The Duke of Sussex has arrived at the High Court in London for a hearing in his claim against Daily Mail publisher Associated Newspapers over allegations of unlawful information-gathering.
The publisher is bringing a bid to end High Court claims brought by people including Harry, Sir Elton John and Baroness Doreen Lawrence over alleged unlawful activity at its titles.
The group of high-profile individuals, also including Sir Elton’s husband David Furnish and actresses Liz Hurley and Sadie Frost, announced in October they were bringing claims for misuse of private information against Associated Newspapers Limited (ANL).
Their lawyers said at that time the group have “become aware of compelling and highly distressing evidence that they have been the victims of abhorrent criminal activity and gross breaches of privacy” by ANL, which is also the publisher of The Mail On Sunday and MailOnline.
In a statement announcing the launch of the legal action, released by Hamlins law firm, it was alleged the unlawful acts included hiring private investigators to secretly place listening devices inside cars and homes and the recording of private phone conversations.
The publisher hit back at the allegations, describing them at the time as “preposterous smears” and a “pre-planned and orchestrated attempt to drag the Mail titles into the phone-hacking scandal”.
A spokesperson for ANL also said the allegations were “unsubstantiated and highly defamatory claims, based on no credible evidence”.
A four-day preliminary hearing at the Royal Courts of Justice in London began on Monday and is set to include ANL’s bid for the claims to be dismissed without a trial.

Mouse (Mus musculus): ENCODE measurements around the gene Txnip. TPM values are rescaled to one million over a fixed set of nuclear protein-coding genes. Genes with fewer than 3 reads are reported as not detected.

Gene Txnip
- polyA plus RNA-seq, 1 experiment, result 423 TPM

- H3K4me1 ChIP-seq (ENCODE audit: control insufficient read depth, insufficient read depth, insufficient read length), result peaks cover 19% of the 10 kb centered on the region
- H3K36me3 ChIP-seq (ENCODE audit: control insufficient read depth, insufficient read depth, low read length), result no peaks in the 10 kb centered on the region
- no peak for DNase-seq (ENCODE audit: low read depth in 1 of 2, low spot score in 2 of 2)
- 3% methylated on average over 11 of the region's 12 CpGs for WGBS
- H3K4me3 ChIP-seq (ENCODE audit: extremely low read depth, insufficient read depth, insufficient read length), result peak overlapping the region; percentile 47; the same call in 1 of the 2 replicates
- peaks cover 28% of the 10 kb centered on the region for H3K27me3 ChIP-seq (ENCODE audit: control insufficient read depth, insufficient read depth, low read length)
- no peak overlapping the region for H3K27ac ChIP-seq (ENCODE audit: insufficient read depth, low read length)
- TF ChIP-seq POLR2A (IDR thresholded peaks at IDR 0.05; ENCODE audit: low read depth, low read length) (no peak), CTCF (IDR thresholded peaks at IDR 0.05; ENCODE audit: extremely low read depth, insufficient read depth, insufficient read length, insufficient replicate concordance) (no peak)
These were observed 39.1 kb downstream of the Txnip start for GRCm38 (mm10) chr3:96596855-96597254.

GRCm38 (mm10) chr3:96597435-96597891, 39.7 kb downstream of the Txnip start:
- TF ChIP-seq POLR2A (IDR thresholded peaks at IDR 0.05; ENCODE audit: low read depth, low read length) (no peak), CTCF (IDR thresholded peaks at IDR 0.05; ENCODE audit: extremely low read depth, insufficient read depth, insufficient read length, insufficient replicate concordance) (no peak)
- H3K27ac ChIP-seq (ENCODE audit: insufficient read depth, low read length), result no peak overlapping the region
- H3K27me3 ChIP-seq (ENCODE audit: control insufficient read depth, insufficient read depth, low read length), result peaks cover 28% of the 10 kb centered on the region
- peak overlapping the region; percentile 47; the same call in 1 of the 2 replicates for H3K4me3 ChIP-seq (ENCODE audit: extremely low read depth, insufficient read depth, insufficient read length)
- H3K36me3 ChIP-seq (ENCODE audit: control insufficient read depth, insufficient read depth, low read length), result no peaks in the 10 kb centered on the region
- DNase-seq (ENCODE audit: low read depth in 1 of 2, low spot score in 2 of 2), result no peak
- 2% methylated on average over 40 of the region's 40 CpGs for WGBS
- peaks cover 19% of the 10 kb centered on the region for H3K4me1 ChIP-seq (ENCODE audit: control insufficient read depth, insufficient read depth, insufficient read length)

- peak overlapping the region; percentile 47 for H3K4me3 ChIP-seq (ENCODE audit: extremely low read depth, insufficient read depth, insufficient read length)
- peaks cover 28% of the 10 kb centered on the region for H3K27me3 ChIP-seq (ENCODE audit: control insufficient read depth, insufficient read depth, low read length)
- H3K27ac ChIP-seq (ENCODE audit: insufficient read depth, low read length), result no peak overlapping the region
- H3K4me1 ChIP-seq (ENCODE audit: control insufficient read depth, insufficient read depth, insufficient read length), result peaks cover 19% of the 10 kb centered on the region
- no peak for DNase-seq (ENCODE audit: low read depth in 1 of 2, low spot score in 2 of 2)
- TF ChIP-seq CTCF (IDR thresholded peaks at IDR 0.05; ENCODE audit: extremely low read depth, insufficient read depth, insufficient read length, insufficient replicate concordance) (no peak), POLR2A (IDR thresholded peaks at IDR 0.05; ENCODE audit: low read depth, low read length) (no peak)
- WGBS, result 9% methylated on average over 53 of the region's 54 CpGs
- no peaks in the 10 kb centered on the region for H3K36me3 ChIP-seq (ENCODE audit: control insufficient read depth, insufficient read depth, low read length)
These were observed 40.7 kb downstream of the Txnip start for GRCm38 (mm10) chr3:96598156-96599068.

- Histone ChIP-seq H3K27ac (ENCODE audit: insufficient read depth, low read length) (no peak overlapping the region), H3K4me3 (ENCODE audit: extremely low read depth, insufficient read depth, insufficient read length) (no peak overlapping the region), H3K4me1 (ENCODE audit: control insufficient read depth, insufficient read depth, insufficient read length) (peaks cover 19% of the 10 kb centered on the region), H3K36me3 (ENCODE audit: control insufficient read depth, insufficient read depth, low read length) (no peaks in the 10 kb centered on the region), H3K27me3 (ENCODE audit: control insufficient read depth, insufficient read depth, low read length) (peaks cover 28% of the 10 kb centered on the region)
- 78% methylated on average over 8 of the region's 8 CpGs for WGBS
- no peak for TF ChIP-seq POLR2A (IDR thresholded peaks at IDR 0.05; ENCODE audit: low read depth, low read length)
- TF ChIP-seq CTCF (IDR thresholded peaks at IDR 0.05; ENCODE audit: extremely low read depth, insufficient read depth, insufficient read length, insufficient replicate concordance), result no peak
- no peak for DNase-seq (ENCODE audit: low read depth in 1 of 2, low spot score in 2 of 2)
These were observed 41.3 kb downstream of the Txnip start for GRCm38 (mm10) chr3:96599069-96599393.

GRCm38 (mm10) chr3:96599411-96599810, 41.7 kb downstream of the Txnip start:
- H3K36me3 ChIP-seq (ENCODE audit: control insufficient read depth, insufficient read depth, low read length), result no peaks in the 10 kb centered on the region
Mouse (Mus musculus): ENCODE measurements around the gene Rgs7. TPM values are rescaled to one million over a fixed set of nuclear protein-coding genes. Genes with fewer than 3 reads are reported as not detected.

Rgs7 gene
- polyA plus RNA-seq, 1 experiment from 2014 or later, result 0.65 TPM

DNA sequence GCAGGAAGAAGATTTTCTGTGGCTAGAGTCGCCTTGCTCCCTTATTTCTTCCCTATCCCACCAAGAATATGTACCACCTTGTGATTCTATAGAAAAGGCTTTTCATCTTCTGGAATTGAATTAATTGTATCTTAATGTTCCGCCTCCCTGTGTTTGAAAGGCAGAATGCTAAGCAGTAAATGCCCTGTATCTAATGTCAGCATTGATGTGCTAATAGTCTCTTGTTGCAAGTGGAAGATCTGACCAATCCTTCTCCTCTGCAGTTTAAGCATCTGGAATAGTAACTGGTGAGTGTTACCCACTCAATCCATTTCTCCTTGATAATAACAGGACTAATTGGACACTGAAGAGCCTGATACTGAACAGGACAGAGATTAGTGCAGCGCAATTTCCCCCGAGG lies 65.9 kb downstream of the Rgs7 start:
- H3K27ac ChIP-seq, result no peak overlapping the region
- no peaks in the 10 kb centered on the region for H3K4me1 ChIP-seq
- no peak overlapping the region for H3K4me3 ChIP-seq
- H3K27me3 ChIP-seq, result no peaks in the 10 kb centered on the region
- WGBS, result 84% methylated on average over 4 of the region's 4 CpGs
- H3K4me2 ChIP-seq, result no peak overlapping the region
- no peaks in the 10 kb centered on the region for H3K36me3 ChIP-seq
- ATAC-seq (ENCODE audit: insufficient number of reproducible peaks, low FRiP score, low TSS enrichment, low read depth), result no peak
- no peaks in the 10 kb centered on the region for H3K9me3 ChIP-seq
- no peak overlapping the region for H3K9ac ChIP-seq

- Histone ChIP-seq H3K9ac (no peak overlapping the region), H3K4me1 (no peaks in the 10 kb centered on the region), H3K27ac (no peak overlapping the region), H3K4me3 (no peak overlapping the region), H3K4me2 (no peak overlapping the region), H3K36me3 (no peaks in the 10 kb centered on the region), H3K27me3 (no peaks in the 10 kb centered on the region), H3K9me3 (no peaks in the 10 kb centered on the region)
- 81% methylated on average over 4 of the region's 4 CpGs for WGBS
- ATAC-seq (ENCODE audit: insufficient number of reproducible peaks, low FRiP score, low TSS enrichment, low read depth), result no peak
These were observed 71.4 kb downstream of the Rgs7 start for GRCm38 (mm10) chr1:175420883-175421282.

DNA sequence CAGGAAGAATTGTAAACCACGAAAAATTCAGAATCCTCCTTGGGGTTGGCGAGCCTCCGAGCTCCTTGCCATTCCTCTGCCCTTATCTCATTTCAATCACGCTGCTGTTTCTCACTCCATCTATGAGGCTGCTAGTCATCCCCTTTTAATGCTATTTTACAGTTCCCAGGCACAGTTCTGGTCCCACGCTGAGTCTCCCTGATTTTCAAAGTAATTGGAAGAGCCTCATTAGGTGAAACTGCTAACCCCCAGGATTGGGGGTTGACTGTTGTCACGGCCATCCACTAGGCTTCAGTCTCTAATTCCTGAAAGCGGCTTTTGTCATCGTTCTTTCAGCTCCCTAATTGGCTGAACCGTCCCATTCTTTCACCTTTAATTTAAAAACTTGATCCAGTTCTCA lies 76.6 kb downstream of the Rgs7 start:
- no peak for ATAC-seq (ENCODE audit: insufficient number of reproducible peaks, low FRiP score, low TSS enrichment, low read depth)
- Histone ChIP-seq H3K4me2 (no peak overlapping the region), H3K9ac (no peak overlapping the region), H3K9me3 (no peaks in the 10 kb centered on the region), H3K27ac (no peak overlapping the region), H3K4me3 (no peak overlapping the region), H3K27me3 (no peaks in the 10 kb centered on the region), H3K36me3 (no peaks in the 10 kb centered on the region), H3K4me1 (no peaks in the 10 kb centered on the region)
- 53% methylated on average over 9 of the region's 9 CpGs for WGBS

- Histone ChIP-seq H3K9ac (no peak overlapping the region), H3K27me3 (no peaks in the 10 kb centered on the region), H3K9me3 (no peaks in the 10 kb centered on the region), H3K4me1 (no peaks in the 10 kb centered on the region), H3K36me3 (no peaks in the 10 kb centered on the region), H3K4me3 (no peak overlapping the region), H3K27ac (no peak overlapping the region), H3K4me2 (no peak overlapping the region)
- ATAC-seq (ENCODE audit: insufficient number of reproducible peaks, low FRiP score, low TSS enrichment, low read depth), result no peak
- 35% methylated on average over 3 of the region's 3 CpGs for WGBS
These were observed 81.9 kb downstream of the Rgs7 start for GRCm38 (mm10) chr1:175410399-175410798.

The duke sat towards the back of the courtroom, occasionally taking notes in a small black notebook.
Monday’s appearance is believed to be the first time Harry has been back in the UK since the late Queen’s funeral in September.
His surprise return comes nearly three months after he laid bare his troubled relationship with his father the King and brother the Prince of Wales in his controversial autobiography Spare.
David Sherborne, for the group of high-profile individuals, said the unlawful acts in the claim include commissioning the “breaking and entry into private property”, illegally intercepting voicemail messages, listening to live landline calls and obtaining medical records.
He said in written submissions: “The claimants each claim that in different ways they were the victim of numerous unlawful acts carried out by the defendant, or by those acting on the instructions of its newspapers, The Daily Mail and The Mail On Sunday.”
“They range through a period from 1993 to 2011, even continuing beyond until 2018,” the barrister added.
ANL’s lawyers have said privacy claims brought by seven high-profile individuals including the Duke of Sussex and Baroness Lawrence should be dismissed without a trial.
Adrian Beltrami KC, in written submissions, argued the legal actions have been brought too late and are “stale”.
The barrister said the individuals have to prove they did not know earlier, or could not have discovered earlier, they might have had a claim against ANL for alleged misuse of their private information.
Mr Beltrami said that more than a decade after the Leveson Inquiry and several criminal and civil proceedings over phone hacking, “it would be surprising indeed for any reasonably informed member of the public, let alone a figure in the public eye, to have been unaware of these matters”.
He continued: “The claimants have failed to show that they have a real prospect of discharging their burden at trial and the court should not hesitate to dismiss these stale claims at an early stage, thereby avoiding what would otherwise be a considerable waste of time, costs and the court’s resources.”
The hearing before Mr Justice Nicklin is due to conclude on Thursday.